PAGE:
An apparition in the cliffs?

Posted on January 18, 2012


Image: Wikipedia

Dateline: 12 November 2011 // Posted by: James Galvin

Source: Irish Central, Daily Mail, Drogheda Independent

Story: “Christ on a cliff! American tourist pictures Jesus on holiday in Ireland”

Summary: An American tourist on holiday in Ireland claimed to see the face of Jesus Christ on the side of the famous tourist attraction, the Cliffs of Moher. The woman was so certain it was the face of the lord that she captured the apparition on camera.

Sandra Clifford, a pilot by profession, was quoted as saying, “To me it was Jesus Christ straight away. I am a pilot, so I am always sceptical of what I see, that is why I started grabbing people and asking them what they saw.”

The practicing Catholic was not alone in believing that it was in fact the face of Jesus Christ in the rocks. A group of German tourists said they could identify the image when asked and proceeded to take pictures of it. Ms. Clifford even brought her camera into a local pub that night to show locals, and once again there were no shortage of believers. Teresa O’Flaherty, who owns the pub said, “I was like wow, I actually thought it was a picture of a picture, I was shocked. It’s very definitely an image of Christ.”

Why is this PseudoNews? Sightings such as this one are quite common, but this does not mean something paranormal is occurring. Despite people seeing everyone from Jesus Christ to Elvis, in everything from tortilla wraps to tree stumps, these occurrences can be easily explained. This particular sighting is clearly a case of pareidolia. Pareidolia can be explained as a misperception where people see a vague stimulus as something it’s not. In other words, we apply meaning to things that are essentially meaningless, or we see objects that are not there.

Due to evolution, humans have developed an over-active pattern detection system, because it is beneficial for us to perceive what is happening around us from partial or ambiguous information. This helps us to make decisions at a quicker rate. It can important for survival, but can lead us to make erroneous conclusions, as is the case here.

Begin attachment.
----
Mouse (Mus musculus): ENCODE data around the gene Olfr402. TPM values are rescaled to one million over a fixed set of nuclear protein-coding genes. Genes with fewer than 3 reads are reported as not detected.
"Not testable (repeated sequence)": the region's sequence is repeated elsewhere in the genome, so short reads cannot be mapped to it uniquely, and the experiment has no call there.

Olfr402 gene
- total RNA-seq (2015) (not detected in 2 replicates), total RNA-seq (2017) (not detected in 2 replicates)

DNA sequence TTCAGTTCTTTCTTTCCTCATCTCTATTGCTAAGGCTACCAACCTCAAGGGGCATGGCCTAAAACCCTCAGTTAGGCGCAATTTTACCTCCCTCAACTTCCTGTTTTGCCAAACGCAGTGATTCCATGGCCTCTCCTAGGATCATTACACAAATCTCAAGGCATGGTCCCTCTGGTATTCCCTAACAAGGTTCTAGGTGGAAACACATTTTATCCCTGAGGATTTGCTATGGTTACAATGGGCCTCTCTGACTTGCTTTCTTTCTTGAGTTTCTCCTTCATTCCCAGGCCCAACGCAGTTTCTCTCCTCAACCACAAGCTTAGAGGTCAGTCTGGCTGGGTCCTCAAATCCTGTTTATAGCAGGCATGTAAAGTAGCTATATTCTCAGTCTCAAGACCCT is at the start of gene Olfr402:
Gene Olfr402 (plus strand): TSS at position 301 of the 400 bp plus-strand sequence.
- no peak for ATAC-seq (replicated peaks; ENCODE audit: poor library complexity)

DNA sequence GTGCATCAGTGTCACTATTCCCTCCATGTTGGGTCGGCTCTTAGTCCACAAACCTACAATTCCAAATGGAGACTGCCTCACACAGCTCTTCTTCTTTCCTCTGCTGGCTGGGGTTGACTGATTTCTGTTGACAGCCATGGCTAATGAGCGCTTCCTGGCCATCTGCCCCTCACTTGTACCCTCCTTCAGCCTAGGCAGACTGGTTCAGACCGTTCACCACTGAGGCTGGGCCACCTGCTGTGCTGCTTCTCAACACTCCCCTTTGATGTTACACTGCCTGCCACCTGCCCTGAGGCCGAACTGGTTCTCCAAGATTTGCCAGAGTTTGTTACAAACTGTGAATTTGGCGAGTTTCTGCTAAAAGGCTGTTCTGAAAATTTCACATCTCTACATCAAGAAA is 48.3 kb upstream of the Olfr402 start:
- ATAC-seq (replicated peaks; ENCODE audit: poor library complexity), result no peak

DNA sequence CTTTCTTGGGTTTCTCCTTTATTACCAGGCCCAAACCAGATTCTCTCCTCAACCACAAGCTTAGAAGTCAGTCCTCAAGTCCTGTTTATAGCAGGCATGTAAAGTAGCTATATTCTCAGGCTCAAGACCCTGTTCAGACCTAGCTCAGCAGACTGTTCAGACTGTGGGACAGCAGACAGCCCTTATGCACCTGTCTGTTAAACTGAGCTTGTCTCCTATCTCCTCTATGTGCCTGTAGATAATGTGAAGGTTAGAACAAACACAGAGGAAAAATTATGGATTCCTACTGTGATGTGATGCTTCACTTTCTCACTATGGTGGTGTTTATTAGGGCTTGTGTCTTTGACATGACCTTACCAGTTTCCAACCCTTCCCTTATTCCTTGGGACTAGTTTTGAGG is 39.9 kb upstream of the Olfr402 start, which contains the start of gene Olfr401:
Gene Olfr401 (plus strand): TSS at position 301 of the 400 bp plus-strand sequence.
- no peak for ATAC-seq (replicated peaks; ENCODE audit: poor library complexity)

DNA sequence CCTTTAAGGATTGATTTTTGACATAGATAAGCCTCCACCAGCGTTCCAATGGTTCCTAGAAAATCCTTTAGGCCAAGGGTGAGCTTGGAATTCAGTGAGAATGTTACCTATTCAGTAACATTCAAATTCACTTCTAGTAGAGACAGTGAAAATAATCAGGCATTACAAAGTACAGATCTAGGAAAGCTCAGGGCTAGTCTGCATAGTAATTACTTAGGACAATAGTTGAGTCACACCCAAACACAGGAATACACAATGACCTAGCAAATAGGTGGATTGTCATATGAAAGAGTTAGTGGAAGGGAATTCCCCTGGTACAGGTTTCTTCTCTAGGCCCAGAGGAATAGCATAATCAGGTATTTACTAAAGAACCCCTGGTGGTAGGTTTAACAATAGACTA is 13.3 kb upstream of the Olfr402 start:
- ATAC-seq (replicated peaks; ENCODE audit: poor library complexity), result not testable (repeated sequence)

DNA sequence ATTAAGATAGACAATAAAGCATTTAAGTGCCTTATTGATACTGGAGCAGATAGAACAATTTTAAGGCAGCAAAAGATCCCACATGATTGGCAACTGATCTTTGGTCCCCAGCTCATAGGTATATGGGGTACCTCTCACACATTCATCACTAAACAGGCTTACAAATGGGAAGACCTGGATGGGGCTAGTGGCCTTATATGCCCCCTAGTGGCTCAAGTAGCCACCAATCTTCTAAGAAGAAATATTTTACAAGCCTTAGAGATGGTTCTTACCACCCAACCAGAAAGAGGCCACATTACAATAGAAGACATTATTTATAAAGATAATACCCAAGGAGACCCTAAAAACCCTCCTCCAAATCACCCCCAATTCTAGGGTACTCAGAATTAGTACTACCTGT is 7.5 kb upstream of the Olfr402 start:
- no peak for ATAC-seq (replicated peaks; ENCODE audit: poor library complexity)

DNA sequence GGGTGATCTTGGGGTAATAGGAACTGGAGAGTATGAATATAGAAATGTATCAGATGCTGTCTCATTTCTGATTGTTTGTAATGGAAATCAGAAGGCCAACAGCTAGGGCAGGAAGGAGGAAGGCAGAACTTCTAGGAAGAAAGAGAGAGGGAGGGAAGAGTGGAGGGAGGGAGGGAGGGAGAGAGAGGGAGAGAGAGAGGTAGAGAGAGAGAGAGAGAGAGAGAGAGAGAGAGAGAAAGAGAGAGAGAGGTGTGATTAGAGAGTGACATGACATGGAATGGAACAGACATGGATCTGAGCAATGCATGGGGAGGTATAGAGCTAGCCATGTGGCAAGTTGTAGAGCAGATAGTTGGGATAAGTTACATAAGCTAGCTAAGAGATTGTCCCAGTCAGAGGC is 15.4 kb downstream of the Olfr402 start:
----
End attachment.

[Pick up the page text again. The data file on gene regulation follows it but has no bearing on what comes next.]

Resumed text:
Finally, I believe that the Gestalt law of closure, where our visual system provides us with missing information from a vague stimulus, and closes the outline of an incomplete figure, is evident here. The lady from this report may in fact be “filling in the gaps” to perceive the face of Jesus Christ.

Also, the fact that Ms. Clifford is a practicing Catholic is important, as research has shown that what we perceive is influenced by our beliefs and expectations. A devout Catholic may perceive the face of Jesus, but a person who does not share similar beliefs may see something completely different.

What features of pseudoscience are on show? First of all, a lack of parsimonycan be seen here. Ms. Clifford’s conclusion that it is in fact the face of Jesus Christ imprinted on the side of the Cliffs of Moher relies on some assumptions for which there is no plausible evidence. If we are to accept her theory as fact we must assume that through some divine force, unknown to man, Christ has reappeared in the form of a face in a cliff. The more parsimonious conclusion, or the one that relies on fewer unproven assumptions, is that the woman’s fallible perceptual system resulted in her perceiving what she did. Research has shown that our perceptions are prone to error, whereas there is no empirical evidence to show Jesus Christ does in fact reappear in everyday objects.

Also, Ms. Clifford tries to strengthen her argument by pointing out how many people said they saw what she saw. This is known as appealing to the masses. This type of logic is fallacious because something does not have to be true, or real, just because a lot of people believe it to be so. For example, millions of people worldwide claim that homeopathy is an effective form of medicine, but this does not make it so. Popularity does not indicate truth or credibility.

Finally, the claim that the face on the side of the cliff is a result of some divine process lacks falsifiability. Pseudoscientists often claim that their theories are true because nobody can prove they are false. Just because something can’t be proven wrong does not make it true. For example, we cannot disprove that a medium communicates with the dead through an invisible spirit, but this does not mean they do indeed use invisible spirits to contact the dead. In this case it is impossible carry out an experiment to see if a divine energy was the cause of the face on the side of the Cliffs of Moher, because its proponents claim this energy can’t be detected.

The moral of the story: The central point of the critique is you cannot always believe what you see. Our perceptions are not formed as a result of some perfect process, but instead our perceptions are distorted by many factors and can lead us to erroneous conclusions.